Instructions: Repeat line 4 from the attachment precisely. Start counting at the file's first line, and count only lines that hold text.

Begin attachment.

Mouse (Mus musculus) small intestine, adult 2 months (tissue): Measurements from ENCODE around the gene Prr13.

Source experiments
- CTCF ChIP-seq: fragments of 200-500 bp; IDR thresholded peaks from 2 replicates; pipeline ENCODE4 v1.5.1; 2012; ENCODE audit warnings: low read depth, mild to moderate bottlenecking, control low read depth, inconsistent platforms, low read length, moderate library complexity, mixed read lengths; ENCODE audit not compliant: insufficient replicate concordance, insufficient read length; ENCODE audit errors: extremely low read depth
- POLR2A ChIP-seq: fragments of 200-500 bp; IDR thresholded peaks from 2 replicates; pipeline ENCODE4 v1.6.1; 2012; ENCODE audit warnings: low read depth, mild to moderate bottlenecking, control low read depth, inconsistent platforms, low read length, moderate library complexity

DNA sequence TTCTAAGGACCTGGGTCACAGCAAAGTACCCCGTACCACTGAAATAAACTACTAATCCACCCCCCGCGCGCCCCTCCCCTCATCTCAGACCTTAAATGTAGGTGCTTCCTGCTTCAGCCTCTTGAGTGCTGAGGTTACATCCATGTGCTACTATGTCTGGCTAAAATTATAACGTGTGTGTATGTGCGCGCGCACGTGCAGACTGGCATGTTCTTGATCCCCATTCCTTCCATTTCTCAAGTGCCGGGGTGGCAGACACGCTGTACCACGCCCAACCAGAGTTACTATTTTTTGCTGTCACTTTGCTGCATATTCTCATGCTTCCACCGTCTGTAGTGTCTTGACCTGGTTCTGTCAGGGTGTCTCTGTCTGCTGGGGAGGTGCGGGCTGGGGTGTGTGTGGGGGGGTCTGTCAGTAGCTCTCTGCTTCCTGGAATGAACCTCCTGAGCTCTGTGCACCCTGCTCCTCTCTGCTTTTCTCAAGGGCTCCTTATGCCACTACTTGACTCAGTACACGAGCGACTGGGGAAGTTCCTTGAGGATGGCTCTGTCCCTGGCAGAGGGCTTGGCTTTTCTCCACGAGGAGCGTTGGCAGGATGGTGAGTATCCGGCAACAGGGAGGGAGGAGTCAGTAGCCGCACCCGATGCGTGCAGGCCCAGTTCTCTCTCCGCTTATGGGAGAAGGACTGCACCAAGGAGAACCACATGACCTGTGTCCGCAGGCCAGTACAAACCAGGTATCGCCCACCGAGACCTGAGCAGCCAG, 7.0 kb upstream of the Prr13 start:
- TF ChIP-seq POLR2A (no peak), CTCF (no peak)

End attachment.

- POLR2A ChIP-seq: fragments of 200-500 bp; IDR thresholded peaks from 2 replicates; pipeline ENCODE4 v1.6.1; 2012; ENCODE audit warnings: low read depth, mild to moderate bottlenecking, control low read depth, inconsistent platforms, low read length, moderate library complexity